As his Pacers were busy shoveling dirt on the suffocating Wizards in Game 3 of Friday night's playoffs, ESPN cameras caught team president Larry Bird behind the team bench.
Was that a smile?
Lately, he hasn't had much reason to amid Indiana's much-publicized struggles since the All-Star break.
But on this night in the nation's capital, the Pacers grabbed a 2-1 lead in their second-round series as center Roy Hibbert finally emerged from his cocoon.
All of this had me thinking how difficult it must be for a self-admitted country boy to hold such a high-profile position in the NBA and live a fishbowl existence.
Fade back to West Baden, when Bird was raised in nearby French Lick by Georgia Bird, who worked two jobs to support Larry and his five siblings. Bird's parents divorced when he was in high school and father Joe committed suicide a year later.
Bird used basketball as a release from family troubles and says growing up poor motivates him to this day.
A Chicago writer called him 'The Hick From French Lick' at Indiana State and the label stuck even with the Boston Celtics. There was no social media, thankfully.
The nickname angered Bird, who avoided obtrusive media during his college career until the 1979 NCAA title game with Michigan State and charismatic Magic Johnson.
Bird's transition from an "aw-shucks" country boy to an NBA bigwig still isn't complete, as you could tell Friday when ESPN spotted the Hall of Famer in the Verizon Center crowd.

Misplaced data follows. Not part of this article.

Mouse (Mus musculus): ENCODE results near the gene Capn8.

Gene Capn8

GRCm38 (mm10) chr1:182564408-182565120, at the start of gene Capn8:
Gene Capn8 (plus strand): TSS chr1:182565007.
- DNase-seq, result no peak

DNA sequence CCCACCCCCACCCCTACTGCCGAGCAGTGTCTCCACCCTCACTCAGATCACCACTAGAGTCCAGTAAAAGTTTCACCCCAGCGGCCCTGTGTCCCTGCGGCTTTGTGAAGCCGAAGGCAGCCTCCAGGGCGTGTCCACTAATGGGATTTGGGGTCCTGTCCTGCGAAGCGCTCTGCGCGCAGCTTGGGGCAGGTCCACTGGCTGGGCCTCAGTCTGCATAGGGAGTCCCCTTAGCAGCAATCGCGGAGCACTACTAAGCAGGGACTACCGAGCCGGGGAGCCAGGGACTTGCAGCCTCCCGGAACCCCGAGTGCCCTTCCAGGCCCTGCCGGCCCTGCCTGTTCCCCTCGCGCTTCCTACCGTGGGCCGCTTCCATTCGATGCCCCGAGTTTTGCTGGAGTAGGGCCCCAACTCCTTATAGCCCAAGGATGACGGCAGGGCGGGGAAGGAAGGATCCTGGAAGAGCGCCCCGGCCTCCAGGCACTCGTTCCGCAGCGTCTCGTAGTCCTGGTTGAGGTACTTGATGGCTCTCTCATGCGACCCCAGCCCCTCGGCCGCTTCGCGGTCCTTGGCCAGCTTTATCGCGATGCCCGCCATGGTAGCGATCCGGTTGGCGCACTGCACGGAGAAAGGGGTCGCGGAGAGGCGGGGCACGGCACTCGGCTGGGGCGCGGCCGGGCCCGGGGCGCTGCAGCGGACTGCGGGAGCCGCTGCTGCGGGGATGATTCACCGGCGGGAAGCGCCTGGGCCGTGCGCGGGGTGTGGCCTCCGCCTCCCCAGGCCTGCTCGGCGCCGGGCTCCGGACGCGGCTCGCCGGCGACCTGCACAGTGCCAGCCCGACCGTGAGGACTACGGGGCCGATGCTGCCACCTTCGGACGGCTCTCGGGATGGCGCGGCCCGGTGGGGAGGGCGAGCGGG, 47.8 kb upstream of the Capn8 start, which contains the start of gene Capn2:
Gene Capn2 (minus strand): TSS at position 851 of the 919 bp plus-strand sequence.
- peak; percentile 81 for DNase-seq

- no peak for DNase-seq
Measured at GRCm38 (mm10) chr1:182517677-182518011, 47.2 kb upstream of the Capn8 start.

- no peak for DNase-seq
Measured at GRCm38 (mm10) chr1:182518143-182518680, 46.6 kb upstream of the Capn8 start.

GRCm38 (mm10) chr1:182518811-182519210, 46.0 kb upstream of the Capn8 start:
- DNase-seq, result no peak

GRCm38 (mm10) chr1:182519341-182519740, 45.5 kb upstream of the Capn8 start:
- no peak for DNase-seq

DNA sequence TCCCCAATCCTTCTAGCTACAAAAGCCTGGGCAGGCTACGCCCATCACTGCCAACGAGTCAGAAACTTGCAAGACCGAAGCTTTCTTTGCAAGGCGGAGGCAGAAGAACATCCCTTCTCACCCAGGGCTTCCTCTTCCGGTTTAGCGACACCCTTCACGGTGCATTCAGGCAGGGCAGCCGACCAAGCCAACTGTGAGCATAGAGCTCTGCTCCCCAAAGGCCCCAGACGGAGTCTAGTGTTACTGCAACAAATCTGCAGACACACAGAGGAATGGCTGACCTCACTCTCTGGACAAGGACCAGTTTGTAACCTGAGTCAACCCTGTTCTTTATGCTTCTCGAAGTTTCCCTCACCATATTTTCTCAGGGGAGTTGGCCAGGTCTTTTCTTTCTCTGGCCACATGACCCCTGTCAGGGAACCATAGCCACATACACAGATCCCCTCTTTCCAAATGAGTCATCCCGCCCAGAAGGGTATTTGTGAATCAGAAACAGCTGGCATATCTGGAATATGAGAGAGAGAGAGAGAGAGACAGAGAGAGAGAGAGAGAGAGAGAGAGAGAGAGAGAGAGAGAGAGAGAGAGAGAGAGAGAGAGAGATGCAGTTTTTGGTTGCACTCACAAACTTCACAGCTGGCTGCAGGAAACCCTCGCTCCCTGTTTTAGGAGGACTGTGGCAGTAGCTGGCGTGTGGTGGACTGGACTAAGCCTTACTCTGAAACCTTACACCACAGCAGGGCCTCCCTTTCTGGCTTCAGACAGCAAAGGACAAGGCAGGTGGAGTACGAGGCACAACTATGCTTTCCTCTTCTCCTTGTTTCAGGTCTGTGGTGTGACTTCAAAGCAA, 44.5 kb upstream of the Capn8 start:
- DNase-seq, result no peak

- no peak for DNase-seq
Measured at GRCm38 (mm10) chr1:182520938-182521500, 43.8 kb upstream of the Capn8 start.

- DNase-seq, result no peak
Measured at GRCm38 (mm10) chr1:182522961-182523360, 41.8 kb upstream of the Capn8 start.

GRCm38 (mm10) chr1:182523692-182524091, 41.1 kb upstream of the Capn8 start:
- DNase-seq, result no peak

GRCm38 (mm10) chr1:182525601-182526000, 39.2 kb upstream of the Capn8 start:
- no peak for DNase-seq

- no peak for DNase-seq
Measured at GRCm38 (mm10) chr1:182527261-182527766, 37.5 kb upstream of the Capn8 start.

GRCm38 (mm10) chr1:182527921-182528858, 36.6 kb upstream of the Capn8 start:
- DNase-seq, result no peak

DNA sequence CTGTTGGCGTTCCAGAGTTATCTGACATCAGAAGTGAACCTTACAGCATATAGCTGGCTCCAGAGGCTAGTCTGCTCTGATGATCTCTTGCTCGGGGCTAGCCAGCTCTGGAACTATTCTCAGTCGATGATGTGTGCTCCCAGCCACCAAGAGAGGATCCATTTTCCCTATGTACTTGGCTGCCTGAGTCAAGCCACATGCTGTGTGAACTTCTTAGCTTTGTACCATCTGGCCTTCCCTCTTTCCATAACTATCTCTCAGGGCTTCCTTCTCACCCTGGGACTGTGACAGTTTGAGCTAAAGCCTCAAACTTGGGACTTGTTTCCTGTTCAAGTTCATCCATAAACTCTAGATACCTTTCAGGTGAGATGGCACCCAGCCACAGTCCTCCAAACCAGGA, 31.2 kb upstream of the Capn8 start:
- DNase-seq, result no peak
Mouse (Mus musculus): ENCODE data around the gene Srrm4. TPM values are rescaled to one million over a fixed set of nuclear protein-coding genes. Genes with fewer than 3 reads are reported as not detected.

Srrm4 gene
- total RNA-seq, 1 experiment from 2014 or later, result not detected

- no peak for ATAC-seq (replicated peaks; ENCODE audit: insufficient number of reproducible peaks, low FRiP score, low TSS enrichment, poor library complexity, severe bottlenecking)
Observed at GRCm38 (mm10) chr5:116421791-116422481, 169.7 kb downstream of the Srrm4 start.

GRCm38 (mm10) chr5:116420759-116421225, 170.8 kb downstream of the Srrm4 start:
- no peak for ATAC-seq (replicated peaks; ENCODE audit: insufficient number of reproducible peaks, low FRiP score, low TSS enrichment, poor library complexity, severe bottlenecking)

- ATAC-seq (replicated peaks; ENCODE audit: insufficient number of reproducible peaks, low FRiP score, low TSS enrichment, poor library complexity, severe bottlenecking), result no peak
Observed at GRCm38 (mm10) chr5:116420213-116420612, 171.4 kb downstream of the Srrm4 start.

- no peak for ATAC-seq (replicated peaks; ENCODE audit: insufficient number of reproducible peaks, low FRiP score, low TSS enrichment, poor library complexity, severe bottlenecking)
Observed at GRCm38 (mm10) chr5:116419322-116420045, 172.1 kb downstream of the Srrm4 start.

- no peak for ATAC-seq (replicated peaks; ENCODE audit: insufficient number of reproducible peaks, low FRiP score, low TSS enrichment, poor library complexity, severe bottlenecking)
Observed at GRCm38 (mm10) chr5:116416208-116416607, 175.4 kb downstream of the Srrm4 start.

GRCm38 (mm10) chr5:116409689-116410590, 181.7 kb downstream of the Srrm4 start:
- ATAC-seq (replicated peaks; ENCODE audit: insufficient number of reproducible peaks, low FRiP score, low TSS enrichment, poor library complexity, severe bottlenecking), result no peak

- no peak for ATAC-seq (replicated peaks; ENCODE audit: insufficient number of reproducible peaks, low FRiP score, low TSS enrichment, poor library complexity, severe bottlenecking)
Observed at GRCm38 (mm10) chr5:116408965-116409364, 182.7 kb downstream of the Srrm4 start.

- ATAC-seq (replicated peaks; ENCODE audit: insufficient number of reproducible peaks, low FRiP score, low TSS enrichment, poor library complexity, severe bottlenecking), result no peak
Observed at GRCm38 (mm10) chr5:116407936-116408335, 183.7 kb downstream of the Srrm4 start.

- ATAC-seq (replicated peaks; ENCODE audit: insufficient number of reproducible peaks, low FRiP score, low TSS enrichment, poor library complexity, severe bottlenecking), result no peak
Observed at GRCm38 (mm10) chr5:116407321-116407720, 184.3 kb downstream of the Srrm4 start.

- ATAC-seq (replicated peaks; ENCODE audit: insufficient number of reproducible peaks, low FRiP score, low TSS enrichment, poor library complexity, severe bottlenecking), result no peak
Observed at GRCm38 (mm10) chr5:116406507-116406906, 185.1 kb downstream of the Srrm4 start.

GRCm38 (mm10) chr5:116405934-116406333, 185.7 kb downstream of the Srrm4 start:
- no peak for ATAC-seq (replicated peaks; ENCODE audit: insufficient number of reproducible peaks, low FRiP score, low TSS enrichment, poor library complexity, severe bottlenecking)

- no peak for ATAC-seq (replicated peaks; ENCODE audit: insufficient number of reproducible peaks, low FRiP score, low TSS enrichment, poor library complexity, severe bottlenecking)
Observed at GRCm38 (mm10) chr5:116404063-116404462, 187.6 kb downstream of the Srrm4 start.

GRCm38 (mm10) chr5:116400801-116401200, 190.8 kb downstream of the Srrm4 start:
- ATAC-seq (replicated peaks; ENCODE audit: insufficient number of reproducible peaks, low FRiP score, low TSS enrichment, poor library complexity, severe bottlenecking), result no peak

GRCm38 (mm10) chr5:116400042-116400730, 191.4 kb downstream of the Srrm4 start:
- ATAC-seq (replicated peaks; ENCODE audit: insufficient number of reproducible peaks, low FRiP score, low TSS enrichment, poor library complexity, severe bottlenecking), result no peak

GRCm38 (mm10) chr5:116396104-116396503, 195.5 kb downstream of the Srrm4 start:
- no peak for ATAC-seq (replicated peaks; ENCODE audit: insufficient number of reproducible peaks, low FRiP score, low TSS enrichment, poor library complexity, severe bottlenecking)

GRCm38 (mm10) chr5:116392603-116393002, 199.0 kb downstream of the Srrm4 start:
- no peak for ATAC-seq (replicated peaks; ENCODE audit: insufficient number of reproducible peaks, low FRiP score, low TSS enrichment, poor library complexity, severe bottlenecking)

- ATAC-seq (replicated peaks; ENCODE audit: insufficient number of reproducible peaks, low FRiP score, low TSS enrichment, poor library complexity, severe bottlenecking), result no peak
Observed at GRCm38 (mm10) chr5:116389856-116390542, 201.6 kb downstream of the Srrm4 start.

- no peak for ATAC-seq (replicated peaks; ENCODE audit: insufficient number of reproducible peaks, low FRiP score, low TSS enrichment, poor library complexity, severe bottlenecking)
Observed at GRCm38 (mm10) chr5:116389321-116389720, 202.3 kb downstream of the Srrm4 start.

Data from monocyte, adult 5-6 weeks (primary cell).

He looked uneasy, though happy I'm sure, after his team held Washington to a franchise-low 63 points.
But he gives few interviews other than to Indianapolis media, isn't the most accessible executive and would rather blend in than stand out at any public forum.
"I'm more used to it now than I was in college. This is a whole different world for me," Bird said. "I am a loner. I like to be myself. I like my down time.
"I enjoy basketball and that's why I do this. I've been living this life since I was a kid. I had an opportunity to coach (the Pacers) for three years and now I'm in this business, so you do run into a lot of people."
In mid-March, when the Pacers were regressing and the wheels appeared ready to come off, Bird spoke up publicly. He was disappointed and embarrassed.
"A lot of times, we don't take the fight to them (the opponent)," he said then. "I think (coach Frank Vogel) has to start going after guys when they're not doing what they're supposed to. And stay on them, whether you've got to take them out of the game or limit their minutes."
Bird quickly had the national spotlight on him, not an endearing thought if you know this guy.
"It's definitely a new lifestyle. You do run into a lot of people. You have a lot of meetings, but I tend to still have my time to get away, have my time to be in my office and study players," Bird told me.
"I go to every practice, every shoot-around, every home game. It's part of the job. It's a routine I'm used to and I enjoy it."
As long as those wheels stay on.